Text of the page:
An Australian sex worker who specializes in disabled clients has sparked praise from around the world.
A documentary about her, titled “Scarlet Road: A Sex Worker’s Journey,” aired on Australian Channel SBS One on Friday.
It featured sex worker Rachel Wotton and her disabled clients John Blades and Mark Manitta.
Blades was diagnosed with Multiple Sclerosis 26 years ago. This condition eventually confined him to a chin-controlled wheelchair. The official website of Scarlet Road claims that ongoing sexual sessions with Wotton allowed Blades to regain some previously lost body movements.
Blades, formerly a civil engineer and more recently a documentary filmmaker, died on Nov. 25 at the age of 51.
Manitta, who has Cerebral Palsy, is also confined to a wheelchair and speaks through a voice machine. He has been a client of Wotton’s for the last seven years.
“People do not understand the difference that sex makes,'' said Manitta through his voice machine on the Scarlet Road program, reported the Sydney Morning Herald.
''People assume disabled people don't have the same biological needs and desires that everyone else has. But sexual expression is a basic need for everyone, not just for those who can walk and talk freely,” said Wotton.
Wotton's business of sex-for-pay, however, is illegal in most parts of the world. In some parts of the world where it is legal, activities associated it with -- like soliciting and pimping -- are not. Only in a few countries is it practically legal and regulated.
Moreover, society at large -- especially in countries with traditional values -- has mixed (if not negative) views on prostitution in general.
Anna Bowden of Eaves, a London-based charity that supports vulnerable women, does not agree that disabled men should resort to female prostitutes.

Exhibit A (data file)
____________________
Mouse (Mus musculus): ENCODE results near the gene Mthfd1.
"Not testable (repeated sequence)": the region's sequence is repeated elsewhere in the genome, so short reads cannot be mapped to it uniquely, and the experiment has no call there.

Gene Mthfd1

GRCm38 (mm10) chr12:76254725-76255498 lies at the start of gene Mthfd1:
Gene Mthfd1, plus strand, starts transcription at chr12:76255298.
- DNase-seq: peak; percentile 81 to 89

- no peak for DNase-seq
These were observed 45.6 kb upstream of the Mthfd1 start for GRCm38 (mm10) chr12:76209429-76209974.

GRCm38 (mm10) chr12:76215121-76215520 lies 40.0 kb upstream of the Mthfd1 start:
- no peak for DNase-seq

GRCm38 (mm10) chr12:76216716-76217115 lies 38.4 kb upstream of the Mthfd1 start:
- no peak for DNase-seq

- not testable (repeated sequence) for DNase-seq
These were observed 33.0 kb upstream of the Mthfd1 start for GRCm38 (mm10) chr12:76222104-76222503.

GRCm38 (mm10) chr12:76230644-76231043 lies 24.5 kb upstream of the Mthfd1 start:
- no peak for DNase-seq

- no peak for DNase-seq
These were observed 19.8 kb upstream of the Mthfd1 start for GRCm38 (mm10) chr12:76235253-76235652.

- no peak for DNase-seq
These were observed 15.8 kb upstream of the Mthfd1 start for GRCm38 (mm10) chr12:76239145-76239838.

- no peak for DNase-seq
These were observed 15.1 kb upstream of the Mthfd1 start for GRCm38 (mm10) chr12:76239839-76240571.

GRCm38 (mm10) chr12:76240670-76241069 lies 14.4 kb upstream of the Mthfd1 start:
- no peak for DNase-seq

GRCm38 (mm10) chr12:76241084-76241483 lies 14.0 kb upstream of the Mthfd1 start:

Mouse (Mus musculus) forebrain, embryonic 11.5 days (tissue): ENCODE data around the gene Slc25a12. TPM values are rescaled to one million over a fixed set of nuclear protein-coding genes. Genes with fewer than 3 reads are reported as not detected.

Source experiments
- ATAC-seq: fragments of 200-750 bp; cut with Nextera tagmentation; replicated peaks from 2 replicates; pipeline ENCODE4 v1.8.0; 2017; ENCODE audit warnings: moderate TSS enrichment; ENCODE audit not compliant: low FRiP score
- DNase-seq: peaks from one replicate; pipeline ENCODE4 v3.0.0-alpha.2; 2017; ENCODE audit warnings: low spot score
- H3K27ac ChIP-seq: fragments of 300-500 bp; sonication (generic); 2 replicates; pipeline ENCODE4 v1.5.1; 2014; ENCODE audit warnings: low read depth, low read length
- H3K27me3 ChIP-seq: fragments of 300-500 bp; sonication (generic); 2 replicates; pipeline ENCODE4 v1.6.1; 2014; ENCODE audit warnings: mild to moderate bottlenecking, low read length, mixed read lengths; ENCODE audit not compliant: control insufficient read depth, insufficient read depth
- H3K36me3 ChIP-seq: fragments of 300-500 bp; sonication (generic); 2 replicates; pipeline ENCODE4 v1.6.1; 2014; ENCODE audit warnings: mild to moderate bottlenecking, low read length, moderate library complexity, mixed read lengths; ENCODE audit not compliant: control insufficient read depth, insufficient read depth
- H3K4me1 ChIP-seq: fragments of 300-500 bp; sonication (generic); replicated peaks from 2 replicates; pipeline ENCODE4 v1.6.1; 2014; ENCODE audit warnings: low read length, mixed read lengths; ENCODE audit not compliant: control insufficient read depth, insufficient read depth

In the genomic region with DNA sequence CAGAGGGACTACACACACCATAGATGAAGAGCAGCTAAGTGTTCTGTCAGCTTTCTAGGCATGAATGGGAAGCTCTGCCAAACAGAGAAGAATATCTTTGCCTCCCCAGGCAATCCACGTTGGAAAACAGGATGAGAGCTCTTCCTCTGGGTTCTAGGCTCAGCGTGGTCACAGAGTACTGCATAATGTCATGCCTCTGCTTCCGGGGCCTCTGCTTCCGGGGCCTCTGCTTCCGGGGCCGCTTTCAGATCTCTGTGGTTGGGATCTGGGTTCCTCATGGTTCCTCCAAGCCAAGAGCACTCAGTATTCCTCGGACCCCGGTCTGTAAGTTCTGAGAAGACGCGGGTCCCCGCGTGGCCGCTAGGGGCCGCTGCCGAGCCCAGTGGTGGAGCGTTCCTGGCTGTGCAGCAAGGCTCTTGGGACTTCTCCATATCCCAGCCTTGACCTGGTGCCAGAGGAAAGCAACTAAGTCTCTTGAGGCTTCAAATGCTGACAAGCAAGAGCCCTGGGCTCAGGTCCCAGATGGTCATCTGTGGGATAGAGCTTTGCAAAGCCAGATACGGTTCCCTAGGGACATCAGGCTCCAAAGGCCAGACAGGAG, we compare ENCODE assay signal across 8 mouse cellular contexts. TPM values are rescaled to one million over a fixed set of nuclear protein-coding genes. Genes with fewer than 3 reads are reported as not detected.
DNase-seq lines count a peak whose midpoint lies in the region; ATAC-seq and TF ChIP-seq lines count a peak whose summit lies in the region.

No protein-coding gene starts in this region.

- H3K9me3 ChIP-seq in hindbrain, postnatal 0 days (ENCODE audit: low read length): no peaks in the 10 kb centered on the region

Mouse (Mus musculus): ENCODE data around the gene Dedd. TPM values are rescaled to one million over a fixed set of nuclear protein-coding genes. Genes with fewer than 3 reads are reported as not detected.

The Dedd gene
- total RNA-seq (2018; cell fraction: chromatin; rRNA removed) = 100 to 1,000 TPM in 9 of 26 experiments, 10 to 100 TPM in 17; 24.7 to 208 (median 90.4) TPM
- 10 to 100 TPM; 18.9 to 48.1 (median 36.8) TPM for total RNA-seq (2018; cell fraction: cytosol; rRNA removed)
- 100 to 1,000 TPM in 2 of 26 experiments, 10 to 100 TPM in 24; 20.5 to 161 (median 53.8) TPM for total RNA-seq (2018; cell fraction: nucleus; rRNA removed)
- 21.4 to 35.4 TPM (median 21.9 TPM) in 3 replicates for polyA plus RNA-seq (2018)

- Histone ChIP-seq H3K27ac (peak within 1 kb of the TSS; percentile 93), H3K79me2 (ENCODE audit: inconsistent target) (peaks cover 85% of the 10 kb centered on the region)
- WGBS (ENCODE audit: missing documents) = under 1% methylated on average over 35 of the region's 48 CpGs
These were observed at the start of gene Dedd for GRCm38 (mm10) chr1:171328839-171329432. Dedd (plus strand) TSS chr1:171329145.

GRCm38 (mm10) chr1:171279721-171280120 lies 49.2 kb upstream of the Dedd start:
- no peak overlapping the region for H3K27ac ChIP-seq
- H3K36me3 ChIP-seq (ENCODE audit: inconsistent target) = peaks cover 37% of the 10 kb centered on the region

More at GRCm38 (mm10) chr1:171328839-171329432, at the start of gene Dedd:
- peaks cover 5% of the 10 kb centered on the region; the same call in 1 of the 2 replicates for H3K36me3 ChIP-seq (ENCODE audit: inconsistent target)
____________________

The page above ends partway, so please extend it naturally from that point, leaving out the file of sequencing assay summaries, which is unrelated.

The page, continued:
While Bowden acknowledged that disabled men have “a very difficult situation,” she does not think “the answer is perpetuating a form of violence against women,” reported BBC in a 2007 article.
I don't think everybody has the right to sex with another person,” said counseling psychologist Simon Parritt.
In 2010, a minor uproar was sparked by a Daily Mail article claiming that a 21-year-old man with learning disabilities was flown to Amsterdam to have sex with a prostitute on taxpayer money. Contrary to Parritt’s view, the social worker for the 21-year-old man claimed sex was a “human right.”
The 2007 BBC article reported that an online survey in 2005 showed 62.5 percent of disabled men and 19.2 percent of disabled women said they would use trained sex workers.
For Wotton and the documentary “Scarlet Road,” the response so far has been overwhelmingly positive.
“#ScarletRoad was amazing, insightful, thought-provoking. Above all- COMPASSIONATE. Something so often missing in #sexwork,” tweeted Catherine Reidy of Australia.
“This is pretty awesome. It's really depressing to think that? those with 'disabilities' are, by much of society, defined as asexual. Glad to see work's being done to reverse that notion,” wrote a YouTube commenter.
A Sydney Morning Herald article called the documentary a “touching tale” and its encounters “liberating” and “unexpectedly romantic.”
Below is the trailer for “Scarlet Road.”